For Jenny, there was no question that singing brought her immense joy. But as she collaborated with more and more artists, she realized she had a knack for writing hooks and lyrics. Soon, Jenny saw songwriting as a further tool in refining her strengths as a performer.
“After the Jennifer Lopez record, I started getting more serious about songwriting,” Jenny says. “Before that, I had never written a song. My whole attitude was I’m a chanteuse. I don’t need to write. But, a lot of major songwriters started calling me to sing on their demos. And whenever I would do that, they would have me adlib from time-to-time. To my surprise, I became very good at ad-libbing. After that I thought, well, I think I’m a writer. I began pursuing it, and had beginners luck. The first song I wrote ended up being a top ten single in the UK.”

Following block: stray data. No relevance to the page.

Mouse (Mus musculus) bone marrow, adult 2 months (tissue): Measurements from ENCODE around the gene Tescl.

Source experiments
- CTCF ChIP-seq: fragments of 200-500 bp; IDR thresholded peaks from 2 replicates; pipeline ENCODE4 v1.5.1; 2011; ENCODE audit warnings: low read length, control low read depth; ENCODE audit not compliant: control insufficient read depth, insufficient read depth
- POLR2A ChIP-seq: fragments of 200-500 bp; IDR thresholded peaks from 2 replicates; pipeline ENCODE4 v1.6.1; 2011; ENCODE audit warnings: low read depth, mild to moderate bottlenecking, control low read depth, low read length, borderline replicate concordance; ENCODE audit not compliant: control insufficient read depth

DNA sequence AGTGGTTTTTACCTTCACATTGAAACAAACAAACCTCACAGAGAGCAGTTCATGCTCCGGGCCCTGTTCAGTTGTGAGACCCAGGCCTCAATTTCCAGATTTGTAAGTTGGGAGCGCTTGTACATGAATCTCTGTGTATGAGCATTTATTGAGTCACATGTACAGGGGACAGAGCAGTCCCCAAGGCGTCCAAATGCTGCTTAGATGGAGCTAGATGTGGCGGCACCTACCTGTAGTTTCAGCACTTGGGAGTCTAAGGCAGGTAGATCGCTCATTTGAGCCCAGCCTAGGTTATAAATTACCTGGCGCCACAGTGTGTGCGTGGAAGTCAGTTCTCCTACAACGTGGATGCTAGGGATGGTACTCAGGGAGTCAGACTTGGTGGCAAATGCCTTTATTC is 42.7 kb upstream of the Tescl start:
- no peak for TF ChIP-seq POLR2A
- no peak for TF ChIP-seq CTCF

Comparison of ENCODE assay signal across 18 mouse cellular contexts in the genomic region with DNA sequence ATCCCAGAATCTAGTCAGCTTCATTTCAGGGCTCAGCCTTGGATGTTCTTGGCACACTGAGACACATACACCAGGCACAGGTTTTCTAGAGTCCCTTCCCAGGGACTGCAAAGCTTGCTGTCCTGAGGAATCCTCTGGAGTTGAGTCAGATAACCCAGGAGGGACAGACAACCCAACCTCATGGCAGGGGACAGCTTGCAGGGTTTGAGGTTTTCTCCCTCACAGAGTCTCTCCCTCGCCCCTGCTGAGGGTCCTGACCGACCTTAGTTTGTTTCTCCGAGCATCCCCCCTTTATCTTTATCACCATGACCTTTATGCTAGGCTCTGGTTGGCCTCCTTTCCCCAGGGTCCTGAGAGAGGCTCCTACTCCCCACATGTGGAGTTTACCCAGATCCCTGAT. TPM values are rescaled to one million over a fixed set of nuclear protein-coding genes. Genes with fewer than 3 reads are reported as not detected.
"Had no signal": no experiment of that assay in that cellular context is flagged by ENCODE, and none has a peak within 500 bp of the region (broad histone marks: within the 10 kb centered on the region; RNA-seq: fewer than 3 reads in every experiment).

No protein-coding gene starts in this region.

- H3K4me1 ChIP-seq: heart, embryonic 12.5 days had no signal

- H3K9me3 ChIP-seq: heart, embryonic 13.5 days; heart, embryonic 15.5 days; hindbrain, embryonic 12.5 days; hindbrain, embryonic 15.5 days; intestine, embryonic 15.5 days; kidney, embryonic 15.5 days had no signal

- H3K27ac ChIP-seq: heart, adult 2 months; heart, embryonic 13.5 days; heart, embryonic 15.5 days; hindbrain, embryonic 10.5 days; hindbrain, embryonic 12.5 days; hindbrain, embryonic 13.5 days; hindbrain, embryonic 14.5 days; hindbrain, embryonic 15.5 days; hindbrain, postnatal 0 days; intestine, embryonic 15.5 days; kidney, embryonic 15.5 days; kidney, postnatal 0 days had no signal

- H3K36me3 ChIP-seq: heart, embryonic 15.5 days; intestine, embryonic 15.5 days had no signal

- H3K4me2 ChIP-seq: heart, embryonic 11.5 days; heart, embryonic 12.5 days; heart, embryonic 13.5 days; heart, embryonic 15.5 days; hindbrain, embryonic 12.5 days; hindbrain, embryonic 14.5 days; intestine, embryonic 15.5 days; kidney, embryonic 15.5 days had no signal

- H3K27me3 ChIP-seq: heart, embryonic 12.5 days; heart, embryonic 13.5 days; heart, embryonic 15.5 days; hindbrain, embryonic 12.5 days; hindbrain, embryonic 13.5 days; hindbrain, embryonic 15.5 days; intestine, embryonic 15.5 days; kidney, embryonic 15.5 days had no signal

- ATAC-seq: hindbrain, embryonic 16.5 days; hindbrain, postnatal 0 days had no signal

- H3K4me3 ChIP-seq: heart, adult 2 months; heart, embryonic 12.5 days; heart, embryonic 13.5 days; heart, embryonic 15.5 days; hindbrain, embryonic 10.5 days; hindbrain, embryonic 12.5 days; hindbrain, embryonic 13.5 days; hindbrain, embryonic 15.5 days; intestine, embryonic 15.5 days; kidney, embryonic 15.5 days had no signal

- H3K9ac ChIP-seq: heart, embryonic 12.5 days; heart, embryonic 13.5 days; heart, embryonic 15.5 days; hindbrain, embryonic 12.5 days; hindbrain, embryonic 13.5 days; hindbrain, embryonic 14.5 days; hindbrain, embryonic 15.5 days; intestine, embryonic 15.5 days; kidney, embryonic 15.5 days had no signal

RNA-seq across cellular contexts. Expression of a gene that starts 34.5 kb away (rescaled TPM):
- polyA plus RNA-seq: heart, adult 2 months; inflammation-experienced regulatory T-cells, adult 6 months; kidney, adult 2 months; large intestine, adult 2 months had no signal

Jenny echoes Henry David Thoreau’s sentiment that success often comes from the unexpected. For her, people should embrace the unexpected rather than hide from it. Especially when it comes to one’s art and career.
“Songwriting was something I happened to stumble upon,” Jenny continues. “Everything was a learning curve with it. But once I came across it, there was no turning back. It created an awakening within me. There was a writer inside that I never knew was there. And that’s an important aspect I keep in mind when working with clients. It’s all about helping people tap into talents they thought didn’t exist.”
Jenny’s Move To Voice Instructor